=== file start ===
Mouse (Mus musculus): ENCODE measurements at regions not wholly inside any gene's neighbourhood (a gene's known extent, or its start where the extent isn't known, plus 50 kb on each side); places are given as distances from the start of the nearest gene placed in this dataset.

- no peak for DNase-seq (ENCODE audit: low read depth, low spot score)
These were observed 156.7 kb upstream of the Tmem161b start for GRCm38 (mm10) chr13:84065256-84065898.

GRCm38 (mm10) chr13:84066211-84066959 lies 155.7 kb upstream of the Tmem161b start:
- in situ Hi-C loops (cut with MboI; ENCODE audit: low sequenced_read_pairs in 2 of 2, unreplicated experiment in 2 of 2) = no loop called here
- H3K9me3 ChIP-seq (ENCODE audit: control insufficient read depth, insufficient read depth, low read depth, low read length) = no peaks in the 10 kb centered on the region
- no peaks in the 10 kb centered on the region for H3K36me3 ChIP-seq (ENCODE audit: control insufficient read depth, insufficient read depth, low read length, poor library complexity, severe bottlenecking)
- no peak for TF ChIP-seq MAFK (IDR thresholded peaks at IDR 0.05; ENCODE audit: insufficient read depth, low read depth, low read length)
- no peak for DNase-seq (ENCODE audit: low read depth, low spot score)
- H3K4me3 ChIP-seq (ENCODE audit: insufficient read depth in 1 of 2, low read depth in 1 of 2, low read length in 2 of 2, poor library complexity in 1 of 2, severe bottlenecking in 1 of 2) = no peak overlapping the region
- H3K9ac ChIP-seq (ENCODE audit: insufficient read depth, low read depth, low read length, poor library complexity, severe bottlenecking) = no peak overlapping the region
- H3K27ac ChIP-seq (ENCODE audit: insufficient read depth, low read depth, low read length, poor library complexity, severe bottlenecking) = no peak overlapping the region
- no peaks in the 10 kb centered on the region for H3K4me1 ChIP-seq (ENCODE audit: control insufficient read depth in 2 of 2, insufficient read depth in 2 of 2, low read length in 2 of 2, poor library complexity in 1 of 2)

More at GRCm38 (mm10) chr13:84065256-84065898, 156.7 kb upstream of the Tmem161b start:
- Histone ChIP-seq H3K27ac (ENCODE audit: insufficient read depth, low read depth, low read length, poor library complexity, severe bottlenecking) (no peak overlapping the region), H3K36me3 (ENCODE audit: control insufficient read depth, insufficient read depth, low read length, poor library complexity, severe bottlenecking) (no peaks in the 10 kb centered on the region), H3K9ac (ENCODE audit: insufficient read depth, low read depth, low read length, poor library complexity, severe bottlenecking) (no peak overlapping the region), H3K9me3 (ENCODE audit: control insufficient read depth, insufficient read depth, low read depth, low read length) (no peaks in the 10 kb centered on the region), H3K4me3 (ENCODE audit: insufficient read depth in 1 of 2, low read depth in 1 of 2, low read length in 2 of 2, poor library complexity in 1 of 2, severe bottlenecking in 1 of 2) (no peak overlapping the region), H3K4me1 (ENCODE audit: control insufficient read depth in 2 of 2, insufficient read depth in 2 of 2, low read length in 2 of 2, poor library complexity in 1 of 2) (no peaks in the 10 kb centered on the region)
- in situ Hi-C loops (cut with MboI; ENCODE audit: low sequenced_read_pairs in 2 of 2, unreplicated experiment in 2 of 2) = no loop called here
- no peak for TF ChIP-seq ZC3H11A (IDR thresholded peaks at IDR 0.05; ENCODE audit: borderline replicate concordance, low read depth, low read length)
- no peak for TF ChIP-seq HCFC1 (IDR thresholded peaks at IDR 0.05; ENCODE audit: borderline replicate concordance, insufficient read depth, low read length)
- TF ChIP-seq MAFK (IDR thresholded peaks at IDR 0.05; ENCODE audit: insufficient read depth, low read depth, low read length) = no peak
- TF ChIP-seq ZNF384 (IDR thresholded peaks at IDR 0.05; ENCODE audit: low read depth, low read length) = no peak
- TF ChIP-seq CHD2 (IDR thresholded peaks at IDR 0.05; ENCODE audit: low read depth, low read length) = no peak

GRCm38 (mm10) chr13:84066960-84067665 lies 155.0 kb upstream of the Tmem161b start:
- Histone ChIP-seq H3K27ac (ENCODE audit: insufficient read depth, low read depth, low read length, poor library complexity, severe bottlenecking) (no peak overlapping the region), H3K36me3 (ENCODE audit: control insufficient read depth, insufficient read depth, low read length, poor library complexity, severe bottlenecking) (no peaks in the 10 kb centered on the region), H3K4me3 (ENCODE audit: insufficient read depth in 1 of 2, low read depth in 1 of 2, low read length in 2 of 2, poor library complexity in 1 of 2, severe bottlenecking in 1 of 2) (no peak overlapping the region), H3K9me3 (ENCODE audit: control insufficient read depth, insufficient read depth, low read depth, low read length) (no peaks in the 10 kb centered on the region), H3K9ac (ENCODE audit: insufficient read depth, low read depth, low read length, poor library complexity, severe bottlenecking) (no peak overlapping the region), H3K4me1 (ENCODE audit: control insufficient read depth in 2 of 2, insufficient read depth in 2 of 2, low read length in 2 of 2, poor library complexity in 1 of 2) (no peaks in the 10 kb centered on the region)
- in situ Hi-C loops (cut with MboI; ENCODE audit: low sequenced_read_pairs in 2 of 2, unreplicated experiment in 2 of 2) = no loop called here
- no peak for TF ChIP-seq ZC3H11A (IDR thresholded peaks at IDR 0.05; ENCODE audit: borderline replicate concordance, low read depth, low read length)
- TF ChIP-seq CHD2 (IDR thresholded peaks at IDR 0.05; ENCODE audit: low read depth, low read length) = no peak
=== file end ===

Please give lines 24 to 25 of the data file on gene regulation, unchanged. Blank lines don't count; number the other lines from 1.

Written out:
- in situ Hi-C loops (cut with MboI; ENCODE audit: low sequenced_read_pairs in 2 of 2, unreplicated experiment in 2 of 2) = no loop called here
- no peak for TF ChIP-seq ZC3H11A (IDR thresholded peaks at IDR 0.05; ENCODE audit: borderline replicate concordance, low read depth, low read length)